However, there are a number of inherent disadvantages associated with free weights. One such disadvantage relates to safety. Although most weight room instructors strongly advise against an individual working out by himself or herself, this cautionary measure is particularly important when the lifting of free weights is involved. This is due to commonly recognized dangers such as the possibility of dropping a weight on a body part, or becoming trapped beneath a bar, which could easily occur in exercises such as bench press, incline press or squat. Additionally, through carelessness, loading and unloading of heavy weighted plates onto the ends of a bar sometimes results in an unbalanced bar that falls downward from its rack.
For this reason, a number of "leverage" machines have been developed over the past few years in an effort to combine the safety advantages of an exercise machine with the feel and psychological "lift" provided by free weights. One such machine is referred to as a rowing exercise machine. This enables an exerciser to perform an exercise commonly referred to as a "rowing exercise." While supported upon a seat connected to a frame, the exerciser leans forward and grasps the two handles of a lever which holds a barbell with weighted plates. By pulling the handles rearwardly, the weight is pivoted upwardly, toward the exerciser.
While this lever rowing exercise machine represents an advantage over the prior alternative, that of performing a rowing exercise without the benefit of a machine and at greater injury risk, even this lever rowing exercise machine suffers from a subtle disadvantage that most weight lifters apparently have assumed to be inherent with all exercise machines. That is, the planes and angles of prescribed movement do not seem quite right in relation to the musculoskeletal structure of a normal person. In short, this lever rowing exercise machine does not seem to "fit" the human body. As a result, some individuals experience excessive joint stress or compression from use of this machine, or machines of this type.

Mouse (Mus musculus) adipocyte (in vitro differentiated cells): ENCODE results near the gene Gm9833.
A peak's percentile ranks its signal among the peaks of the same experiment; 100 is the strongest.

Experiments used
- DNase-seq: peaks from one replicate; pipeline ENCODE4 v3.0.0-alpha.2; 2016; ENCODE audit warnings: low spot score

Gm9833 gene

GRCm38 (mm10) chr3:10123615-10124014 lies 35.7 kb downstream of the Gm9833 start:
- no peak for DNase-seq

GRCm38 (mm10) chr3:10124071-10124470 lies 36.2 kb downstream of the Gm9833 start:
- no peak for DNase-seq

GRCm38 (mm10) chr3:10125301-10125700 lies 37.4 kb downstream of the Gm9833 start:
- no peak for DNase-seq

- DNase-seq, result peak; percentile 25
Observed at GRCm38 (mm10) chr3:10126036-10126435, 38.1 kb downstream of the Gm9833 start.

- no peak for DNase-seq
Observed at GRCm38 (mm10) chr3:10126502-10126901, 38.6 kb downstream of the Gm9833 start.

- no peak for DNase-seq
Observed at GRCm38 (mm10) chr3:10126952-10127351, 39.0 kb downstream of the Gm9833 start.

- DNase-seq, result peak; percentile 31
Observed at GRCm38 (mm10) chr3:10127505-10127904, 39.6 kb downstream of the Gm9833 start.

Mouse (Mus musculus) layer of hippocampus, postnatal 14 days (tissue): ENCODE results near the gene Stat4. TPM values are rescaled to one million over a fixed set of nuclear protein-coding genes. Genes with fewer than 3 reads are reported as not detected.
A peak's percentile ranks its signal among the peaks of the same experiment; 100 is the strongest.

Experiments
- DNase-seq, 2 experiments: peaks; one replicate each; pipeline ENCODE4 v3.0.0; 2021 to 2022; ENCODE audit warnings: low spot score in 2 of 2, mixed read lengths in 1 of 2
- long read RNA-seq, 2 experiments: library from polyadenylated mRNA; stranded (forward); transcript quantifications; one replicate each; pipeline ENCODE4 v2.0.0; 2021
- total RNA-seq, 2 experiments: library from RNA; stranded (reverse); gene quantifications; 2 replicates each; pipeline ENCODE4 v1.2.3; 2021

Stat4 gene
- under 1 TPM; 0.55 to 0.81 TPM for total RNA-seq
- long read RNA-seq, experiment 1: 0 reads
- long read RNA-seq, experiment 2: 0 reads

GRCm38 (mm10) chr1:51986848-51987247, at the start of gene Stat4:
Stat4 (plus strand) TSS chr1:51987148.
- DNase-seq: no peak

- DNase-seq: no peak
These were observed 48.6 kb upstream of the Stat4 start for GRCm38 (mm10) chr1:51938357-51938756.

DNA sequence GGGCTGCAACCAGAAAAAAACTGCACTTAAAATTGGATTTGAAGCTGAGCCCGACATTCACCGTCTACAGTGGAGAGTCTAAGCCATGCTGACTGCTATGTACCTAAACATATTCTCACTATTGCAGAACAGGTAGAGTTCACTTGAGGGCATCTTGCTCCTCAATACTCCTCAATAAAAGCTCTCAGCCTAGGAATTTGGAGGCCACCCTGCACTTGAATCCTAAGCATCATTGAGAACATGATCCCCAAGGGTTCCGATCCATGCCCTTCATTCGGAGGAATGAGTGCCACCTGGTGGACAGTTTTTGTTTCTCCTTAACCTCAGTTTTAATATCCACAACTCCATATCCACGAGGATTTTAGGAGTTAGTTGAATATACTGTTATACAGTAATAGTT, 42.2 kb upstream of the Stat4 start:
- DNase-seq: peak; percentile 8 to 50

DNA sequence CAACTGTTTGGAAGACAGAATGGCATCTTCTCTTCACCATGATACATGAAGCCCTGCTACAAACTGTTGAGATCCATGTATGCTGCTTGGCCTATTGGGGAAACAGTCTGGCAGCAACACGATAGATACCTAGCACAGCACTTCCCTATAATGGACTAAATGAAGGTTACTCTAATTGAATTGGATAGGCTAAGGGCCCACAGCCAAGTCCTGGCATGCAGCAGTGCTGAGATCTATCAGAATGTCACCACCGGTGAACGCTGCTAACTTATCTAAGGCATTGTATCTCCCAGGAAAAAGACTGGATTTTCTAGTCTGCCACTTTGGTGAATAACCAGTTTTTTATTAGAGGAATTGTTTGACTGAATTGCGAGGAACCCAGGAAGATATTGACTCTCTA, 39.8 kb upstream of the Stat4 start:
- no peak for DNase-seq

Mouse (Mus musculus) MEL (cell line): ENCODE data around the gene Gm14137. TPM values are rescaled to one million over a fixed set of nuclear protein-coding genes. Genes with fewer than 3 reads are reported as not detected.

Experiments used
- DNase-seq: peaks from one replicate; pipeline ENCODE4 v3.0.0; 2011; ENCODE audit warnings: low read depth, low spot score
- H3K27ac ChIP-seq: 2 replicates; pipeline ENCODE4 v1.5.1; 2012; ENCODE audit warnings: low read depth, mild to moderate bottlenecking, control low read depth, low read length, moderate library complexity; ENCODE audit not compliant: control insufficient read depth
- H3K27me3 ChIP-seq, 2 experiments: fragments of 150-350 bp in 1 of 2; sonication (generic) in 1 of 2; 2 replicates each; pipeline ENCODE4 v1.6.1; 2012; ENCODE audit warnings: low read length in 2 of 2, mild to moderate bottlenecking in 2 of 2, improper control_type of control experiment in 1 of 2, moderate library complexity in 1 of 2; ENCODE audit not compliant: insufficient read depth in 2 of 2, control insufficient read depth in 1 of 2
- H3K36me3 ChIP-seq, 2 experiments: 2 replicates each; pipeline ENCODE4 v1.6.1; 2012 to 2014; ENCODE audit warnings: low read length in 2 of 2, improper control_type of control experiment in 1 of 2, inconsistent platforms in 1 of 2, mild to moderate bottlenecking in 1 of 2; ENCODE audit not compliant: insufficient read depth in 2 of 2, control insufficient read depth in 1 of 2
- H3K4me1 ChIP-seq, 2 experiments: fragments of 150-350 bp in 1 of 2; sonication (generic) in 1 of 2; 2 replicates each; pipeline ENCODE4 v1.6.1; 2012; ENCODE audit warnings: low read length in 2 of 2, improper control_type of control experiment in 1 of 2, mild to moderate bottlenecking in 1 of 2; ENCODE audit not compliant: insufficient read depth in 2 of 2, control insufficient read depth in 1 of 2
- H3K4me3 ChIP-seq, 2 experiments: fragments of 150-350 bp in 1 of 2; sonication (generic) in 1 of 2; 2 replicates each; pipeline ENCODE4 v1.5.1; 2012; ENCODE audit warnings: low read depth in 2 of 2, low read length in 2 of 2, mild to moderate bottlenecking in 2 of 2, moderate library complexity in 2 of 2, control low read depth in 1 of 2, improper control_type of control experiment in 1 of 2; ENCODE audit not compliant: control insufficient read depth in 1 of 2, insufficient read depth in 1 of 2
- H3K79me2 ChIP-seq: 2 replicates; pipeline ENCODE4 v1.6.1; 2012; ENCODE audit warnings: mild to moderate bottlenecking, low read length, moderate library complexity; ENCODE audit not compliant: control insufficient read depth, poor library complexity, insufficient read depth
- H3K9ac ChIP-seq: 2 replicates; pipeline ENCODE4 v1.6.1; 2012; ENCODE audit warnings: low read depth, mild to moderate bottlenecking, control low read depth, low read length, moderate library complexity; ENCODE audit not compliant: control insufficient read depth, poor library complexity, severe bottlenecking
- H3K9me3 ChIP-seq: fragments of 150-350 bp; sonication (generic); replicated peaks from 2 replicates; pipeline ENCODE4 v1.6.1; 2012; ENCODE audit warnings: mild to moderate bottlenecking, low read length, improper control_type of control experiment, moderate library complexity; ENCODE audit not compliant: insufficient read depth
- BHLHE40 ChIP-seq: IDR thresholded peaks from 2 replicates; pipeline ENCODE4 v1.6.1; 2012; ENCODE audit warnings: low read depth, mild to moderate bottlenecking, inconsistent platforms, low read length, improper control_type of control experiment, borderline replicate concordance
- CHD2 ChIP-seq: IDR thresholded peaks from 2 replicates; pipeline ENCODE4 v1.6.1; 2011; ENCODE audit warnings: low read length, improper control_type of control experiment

Moreover, although the prior lever rowing exercise machine could be used to exercise one arm at a time, it was not designed specifically for that purpose. As a result, performance of one-handed rowing exercise on this machine may even further accentuate the awkwardness that is felt by an exerciser. This is particularly disadvantageous during rehabilitation, when it is often desirable to monitor and compare the relative strength of a previously injured, recovering limb with a healthy limb.
It is therefore an object of the invention to provide an improved rowing exercise machine which, compared to prior machines, more naturally accommodates the musculoskeletal movements of a person's body.
It is another object of the invention to provide an improved rowing exercise machine that maximizes the exercise benefit attainable during a rowing motion while minimizing skeletal or joint stress.
It is still another object of the invention to provide an improved rowing exercise machine with increased versatility in exercising one arm at a time.